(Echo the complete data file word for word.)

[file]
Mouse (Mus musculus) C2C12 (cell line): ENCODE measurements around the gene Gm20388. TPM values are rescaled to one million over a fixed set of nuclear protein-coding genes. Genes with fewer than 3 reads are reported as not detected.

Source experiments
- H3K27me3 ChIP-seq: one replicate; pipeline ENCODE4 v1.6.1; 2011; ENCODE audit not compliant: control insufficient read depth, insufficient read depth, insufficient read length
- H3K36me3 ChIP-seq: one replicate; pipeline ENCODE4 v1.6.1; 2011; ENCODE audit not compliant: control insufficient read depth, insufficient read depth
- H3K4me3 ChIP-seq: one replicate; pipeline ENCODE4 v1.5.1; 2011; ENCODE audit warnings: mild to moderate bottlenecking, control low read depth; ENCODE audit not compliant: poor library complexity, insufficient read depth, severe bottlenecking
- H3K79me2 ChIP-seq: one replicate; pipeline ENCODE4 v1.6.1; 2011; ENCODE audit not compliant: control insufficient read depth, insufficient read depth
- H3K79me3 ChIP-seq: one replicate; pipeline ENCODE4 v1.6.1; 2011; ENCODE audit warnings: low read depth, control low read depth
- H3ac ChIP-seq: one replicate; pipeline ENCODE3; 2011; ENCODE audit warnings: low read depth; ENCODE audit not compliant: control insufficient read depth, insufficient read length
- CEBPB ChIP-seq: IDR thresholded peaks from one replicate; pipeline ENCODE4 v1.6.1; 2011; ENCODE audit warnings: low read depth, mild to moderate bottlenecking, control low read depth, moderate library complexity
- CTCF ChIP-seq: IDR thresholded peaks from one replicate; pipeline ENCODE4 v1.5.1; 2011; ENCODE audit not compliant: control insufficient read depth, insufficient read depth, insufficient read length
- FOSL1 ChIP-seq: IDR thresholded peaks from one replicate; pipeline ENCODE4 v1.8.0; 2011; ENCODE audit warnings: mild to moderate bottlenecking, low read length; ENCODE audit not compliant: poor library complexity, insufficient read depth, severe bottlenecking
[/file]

Mouse (Mus musculus) C2C12 (cell line): ENCODE measurements around the gene Gm20388. TPM values are rescaled to one million over a fixed set of nuclear protein-coding genes. Genes with fewer than 3 reads are reported as not detected.

Source experiments
- H3K27me3 ChIP-seq: one replicate; pipeline ENCODE4 v1.6.1; 2011; ENCODE audit not compliant: control insufficient read depth, insufficient read depth, insufficient read length
- H3K36me3 ChIP-seq: one replicate; pipeline ENCODE4 v1.6.1; 2011; ENCODE audit not compliant: control insufficient read depth, insufficient read depth
- H3K4me3 ChIP-seq: one replicate; pipeline ENCODE4 v1.5.1; 2011; ENCODE audit warnings: mild to moderate bottlenecking, control low read depth; ENCODE audit not compliant: poor library complexity, insufficient read depth, severe bottlenecking
- H3K79me2 ChIP-seq: one replicate; pipeline ENCODE4 v1.6.1; 2011; ENCODE audit not compliant: control insufficient read depth, insufficient read depth
- H3K79me3 ChIP-seq: one replicate; pipeline ENCODE4 v1.6.1; 2011; ENCODE audit warnings: low read depth, control low read depth
- H3ac ChIP-seq: one replicate; pipeline ENCODE3; 2011; ENCODE audit warnings: low read depth; ENCODE audit not compliant: control insufficient read depth, insufficient read length
- CEBPB ChIP-seq: IDR thresholded peaks from one replicate; pipeline ENCODE4 v1.6.1; 2011; ENCODE audit warnings: low read depth, mild to moderate bottlenecking, control low read depth, moderate library complexity
- CTCF ChIP-seq: IDR thresholded peaks from one replicate; pipeline ENCODE4 v1.5.1; 2011; ENCODE audit not compliant: control insufficient read depth, insufficient read depth, insufficient read length
- FOSL1 ChIP-seq: IDR thresholded peaks from one replicate; pipeline ENCODE4 v1.8.0; 2011; ENCODE audit warnings: mild to moderate bottlenecking, low read length; ENCODE audit not compliant: poor library complexity, insufficient read depth, severe bottlenecking